4. Half of efficiency opportunities in commercial buildings are low- or no-touch.

When the virtual auditing company FirstFuel analyzed data within 60 million square feet of commercial buildings, it found that more than half of potential savings in those buildings could be realized through behavioral changes or small tweaks to equipment scheduling. That means traditional perceptions of efficiency -- namely, that it requires lots of upfront capital for retrofits -- may not be true in many buildings.

"While building retrofits remain the primary focus within commercial energy efficiency, our deep analysis of interval data reveals that a vast savings opportunity still remains largely untouched,” said FirstFuel CEO Swapnil Shah. 

And speaking of Bill Gates, this is exactly what Microsoft found as well. By using simple analytics tools to monitor its sprawling campus outside Seattle, Microsoft is saving $1.5 million a year.

5. America may have reached peak car in 2005.

According to an analysis from Doug Short of Advisor Perspectives, vehicle miles driven in the U.S. have fallen by 8.75 percent since the summer of 2005 when adjusted for population growth. That equates to a 93-month drop that is showing no sign of slowing. 

"The unique combination of conditions that fueled the driving boom -- from cheap gas prices to the rapid expansion of the workforce during the baby boom[er] generation -- no longer exists. Meanwhile, a new generation is demanding a new American dream [that is] less dependent on driving. The driving boom...is over," concluded a recent report from the Frontier Group.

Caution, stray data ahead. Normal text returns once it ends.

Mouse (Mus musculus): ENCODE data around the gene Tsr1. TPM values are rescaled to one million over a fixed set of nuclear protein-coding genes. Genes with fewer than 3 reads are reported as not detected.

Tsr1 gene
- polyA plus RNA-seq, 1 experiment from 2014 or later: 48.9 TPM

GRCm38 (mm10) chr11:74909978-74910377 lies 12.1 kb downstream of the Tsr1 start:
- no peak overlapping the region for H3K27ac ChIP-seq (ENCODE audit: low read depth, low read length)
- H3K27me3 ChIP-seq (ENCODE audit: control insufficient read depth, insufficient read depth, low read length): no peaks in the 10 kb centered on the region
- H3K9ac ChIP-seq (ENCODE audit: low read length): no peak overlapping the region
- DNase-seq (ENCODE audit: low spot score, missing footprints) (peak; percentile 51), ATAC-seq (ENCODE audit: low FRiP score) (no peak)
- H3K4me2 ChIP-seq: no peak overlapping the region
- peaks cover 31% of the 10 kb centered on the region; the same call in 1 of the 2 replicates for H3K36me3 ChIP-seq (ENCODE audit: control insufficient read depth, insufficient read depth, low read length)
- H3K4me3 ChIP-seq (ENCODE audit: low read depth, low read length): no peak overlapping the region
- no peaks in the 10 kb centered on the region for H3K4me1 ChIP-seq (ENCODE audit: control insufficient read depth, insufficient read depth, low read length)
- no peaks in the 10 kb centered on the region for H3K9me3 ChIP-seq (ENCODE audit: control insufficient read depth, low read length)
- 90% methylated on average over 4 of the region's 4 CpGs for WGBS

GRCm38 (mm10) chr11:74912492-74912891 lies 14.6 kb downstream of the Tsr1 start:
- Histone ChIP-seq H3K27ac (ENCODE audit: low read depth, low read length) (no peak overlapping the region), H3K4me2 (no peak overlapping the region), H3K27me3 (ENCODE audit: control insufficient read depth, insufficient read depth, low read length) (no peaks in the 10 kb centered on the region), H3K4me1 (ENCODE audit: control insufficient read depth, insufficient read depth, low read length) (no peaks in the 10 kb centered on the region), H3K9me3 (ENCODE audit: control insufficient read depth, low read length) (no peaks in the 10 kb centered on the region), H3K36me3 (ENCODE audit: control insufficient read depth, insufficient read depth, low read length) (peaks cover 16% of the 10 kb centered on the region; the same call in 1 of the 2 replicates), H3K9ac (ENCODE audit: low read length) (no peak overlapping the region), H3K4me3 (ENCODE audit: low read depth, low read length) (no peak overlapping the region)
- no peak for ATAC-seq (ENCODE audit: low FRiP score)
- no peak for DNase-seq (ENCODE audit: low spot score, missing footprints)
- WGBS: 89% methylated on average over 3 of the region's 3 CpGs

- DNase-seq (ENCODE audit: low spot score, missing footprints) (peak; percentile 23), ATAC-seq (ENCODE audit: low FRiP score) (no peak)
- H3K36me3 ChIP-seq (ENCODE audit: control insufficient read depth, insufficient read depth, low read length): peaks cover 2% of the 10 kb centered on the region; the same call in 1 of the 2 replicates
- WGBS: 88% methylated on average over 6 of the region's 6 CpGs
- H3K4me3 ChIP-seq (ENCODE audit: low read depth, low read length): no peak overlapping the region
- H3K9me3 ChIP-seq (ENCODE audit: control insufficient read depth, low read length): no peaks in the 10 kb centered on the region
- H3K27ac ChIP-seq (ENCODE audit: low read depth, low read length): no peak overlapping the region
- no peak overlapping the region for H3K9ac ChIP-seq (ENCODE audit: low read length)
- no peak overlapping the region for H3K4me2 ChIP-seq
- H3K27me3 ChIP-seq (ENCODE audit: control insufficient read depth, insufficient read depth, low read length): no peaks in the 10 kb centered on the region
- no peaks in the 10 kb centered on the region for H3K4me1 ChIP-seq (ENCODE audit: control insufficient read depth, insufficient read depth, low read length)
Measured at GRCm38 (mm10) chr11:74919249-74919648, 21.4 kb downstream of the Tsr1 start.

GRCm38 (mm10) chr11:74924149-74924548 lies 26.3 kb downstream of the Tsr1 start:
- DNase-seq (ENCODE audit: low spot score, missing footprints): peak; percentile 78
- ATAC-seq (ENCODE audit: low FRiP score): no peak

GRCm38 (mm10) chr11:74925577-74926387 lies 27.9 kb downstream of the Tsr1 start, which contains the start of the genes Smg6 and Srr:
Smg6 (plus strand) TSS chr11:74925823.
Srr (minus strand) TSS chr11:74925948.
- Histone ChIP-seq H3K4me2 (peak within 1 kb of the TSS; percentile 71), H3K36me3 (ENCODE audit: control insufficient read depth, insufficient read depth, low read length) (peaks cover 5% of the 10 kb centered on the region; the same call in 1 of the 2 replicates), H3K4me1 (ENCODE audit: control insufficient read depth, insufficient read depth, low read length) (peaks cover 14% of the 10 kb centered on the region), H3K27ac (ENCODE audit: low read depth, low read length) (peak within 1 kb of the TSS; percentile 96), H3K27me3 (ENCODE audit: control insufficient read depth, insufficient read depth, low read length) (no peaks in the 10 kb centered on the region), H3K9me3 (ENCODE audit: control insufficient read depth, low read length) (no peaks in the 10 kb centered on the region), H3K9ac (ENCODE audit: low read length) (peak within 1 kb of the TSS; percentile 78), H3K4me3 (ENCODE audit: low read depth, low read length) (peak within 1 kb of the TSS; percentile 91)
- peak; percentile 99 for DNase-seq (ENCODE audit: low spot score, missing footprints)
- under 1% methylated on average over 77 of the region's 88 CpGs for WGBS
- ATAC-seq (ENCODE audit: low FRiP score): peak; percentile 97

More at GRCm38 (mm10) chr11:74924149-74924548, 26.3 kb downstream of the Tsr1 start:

6. Homeowners are starting to ditch their incandescent light bulbs.

According to a recent survey from the lighting company Sylvania, the highly inefficient, 100-year-old incandescent light bulb is finally starting to leave U.S. homes. Sylvania reported that 29 percent of homes had phased out incandescent bulbs altogether. And although consumers are still mostly adopting compact florescent lights, LEDs are now in 35 percent of homes, according to the survey.

7. Demand response reaches new highs for customer participation.


Although the summer of 2013 wasn't as hot as 2012's, demand response providers saw record levels of deployment this year. In July and September, EnerNOC and Comverge both saw record numbers of customers participate in the market. And in residential demand response -- a sector plagued by low customer participation -- Nest Labs reported that 89 percent of customers controlled their load through smart thermostats in Texas, dropping demand for air conditioning by 56 percent.